But that’s a largely academic argument. On a more human level, reality is that there are a great many people lacking the level of privilege that I carry in the world, who find white people calling themselves “shamans” to be deeply hurtful and erasing of the lived experience of themselves and their ancestors. It costs me little to acknowledge that truth and make changes to accommodate it.

Moreover, I find that within the pagan community, people who use the word “shaman” as their self-descriptor all too often do have an aesthetic and/or practices that are quite clearly appropriative, although generally not of the culture from whence the word originates. It became impossible for me to be at once uncomfortable with their appropriation, without also being so with my own usage of the word.

Honesty, which as always been a paramount focus of my blogging, compels me to note that there are perfectly practical reasons for me to back away from “shaman” as well. Those reasons explain why I’m being allowed to do so by my Patron, despite my identifying publicly with the word “shaman” originally stemming from Her.

If you know me, or have read my writing, you know that my personal discomfort is not of paramount importance to my Lady. However, my effectiveness is, and I’ve made the argument that particularly as social justice has become more prominent on people’s spiritual radars in the last few years, having my website and Work associated closely with the word “shaman” is more of a liability than an asset.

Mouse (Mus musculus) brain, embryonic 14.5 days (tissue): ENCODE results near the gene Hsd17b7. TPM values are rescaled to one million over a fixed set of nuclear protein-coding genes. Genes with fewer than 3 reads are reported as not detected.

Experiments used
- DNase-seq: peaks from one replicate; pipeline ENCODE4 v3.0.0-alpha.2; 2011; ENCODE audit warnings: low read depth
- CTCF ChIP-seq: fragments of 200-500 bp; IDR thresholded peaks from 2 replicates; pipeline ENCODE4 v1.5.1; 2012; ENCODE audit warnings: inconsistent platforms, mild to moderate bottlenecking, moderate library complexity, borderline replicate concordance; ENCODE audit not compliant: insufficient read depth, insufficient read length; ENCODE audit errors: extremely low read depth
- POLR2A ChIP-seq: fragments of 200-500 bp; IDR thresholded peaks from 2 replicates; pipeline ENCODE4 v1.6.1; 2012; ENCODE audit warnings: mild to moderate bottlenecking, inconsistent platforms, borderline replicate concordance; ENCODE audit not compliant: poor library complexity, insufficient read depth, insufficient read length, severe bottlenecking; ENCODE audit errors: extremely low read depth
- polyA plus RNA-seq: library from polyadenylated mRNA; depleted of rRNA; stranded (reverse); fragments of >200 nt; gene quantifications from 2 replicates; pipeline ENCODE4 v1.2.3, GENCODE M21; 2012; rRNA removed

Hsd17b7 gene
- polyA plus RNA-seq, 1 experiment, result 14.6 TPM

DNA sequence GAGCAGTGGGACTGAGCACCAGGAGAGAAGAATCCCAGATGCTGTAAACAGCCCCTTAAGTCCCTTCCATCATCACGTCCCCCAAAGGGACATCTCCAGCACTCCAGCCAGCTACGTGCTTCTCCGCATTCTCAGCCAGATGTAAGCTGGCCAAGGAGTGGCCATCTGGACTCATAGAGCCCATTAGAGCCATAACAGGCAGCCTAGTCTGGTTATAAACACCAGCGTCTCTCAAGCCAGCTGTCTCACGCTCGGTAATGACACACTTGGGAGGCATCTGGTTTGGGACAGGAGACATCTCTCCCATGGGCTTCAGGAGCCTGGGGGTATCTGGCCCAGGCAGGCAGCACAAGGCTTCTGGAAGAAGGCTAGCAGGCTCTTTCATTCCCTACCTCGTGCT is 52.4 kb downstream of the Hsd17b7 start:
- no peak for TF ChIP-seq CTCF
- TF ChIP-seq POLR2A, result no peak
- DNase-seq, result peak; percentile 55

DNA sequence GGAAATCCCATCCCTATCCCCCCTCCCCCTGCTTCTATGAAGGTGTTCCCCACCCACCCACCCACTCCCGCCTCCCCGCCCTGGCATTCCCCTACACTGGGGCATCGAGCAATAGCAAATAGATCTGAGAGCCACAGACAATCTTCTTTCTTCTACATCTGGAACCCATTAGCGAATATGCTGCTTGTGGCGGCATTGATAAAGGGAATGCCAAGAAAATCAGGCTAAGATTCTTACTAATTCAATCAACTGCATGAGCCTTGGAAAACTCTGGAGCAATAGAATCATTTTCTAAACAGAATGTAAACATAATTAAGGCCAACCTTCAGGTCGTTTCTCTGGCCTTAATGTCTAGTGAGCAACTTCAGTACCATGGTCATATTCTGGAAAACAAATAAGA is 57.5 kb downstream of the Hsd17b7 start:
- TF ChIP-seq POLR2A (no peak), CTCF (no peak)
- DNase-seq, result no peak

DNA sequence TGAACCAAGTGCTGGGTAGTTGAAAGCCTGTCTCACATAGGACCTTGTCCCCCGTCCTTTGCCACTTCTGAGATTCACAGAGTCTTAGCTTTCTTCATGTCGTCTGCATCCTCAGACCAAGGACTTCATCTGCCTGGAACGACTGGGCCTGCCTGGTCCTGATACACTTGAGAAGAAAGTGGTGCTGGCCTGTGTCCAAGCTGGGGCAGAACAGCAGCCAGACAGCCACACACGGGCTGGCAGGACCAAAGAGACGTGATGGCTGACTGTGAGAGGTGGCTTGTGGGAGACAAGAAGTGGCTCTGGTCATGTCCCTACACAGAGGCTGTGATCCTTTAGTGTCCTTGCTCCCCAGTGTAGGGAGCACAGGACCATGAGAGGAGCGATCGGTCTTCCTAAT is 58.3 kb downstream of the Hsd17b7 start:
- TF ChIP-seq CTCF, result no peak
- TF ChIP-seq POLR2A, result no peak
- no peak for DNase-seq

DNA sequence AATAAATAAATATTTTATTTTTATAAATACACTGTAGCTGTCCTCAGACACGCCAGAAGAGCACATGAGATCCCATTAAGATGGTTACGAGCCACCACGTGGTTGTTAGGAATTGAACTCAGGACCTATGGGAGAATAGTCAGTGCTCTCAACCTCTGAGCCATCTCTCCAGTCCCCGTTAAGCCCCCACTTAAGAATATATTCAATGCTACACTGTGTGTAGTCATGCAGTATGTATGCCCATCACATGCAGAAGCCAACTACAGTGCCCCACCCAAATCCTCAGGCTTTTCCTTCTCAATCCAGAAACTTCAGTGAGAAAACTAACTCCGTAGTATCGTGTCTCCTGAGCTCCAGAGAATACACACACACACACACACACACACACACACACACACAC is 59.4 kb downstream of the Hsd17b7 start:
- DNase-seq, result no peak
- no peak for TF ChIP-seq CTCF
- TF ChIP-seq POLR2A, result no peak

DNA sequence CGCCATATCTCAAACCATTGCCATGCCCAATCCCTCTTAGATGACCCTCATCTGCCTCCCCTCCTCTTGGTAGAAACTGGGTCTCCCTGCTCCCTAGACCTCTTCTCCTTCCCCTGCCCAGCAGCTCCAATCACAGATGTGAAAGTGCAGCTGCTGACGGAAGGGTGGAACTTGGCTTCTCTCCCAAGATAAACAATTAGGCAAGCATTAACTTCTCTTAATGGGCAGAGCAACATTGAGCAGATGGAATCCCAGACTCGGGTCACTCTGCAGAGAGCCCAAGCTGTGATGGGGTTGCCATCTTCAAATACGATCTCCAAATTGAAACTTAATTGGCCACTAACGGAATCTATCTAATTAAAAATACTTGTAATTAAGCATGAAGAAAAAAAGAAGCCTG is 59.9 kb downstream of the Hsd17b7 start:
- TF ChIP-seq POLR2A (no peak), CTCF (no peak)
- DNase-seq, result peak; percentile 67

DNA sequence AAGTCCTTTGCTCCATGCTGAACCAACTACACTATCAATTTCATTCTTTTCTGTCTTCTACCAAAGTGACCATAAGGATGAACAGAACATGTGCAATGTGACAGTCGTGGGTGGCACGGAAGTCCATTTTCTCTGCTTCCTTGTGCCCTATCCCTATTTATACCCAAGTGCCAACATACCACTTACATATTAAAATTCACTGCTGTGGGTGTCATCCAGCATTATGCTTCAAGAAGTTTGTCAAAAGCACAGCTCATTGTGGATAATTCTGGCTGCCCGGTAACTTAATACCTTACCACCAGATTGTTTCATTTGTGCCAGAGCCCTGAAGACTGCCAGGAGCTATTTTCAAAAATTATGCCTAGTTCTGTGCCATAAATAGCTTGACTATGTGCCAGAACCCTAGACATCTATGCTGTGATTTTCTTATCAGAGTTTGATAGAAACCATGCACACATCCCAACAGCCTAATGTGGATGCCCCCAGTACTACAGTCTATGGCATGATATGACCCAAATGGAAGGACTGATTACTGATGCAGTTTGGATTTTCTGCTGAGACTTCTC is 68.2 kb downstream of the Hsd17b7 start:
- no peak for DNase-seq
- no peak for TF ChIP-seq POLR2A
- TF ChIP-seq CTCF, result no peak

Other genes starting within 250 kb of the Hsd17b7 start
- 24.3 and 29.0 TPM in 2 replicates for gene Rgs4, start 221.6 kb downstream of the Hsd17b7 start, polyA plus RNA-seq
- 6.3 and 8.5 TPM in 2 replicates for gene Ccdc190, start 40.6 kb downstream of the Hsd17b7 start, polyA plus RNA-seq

Plus, being painted with the same brush as the aforementioned folk in the pagan world using the word “shaman” to describe practices both spiritual and appropriative that don’t fit within my own spiritual or ethical framework, does not in any way advance the Work that I, or Tashrisketlin, are trying to do.

For now I’m using “spirit worker” publicly in place of where I had been using “shaman.” It’s a phrase in its own way as fraught with issues, but it doesn’t have the association with a centuries-long pattern of white cultural supremacy in the way that “shaman” does. Granted, that’s not a high bar to clear, but it will do for now.

Not having a lore-based tradition or bloodline connection to draw from, it’s challenging to find a word that truly captures the Work I do in the way that “shaman” does, but I will look for one. Perhaps when I do, this blog will once again have an attention-grabbing name, but for now we’ll all just have to be content with it doing what it says on the tin.

So, more than ten years after this project started, let me welcome you to Winter Tashlin’s Blog. I’ll endeavor to make the content much more interesting than the name.

Leave a Reply

Fill in your details below or click an icon to log in:

WordPress.com Logo

You are commenting using your WordPress.com account. Log Out /  Change )

Facebook photo

You are commenting using your Facebook account. Log Out /  Change )

Connecting to %s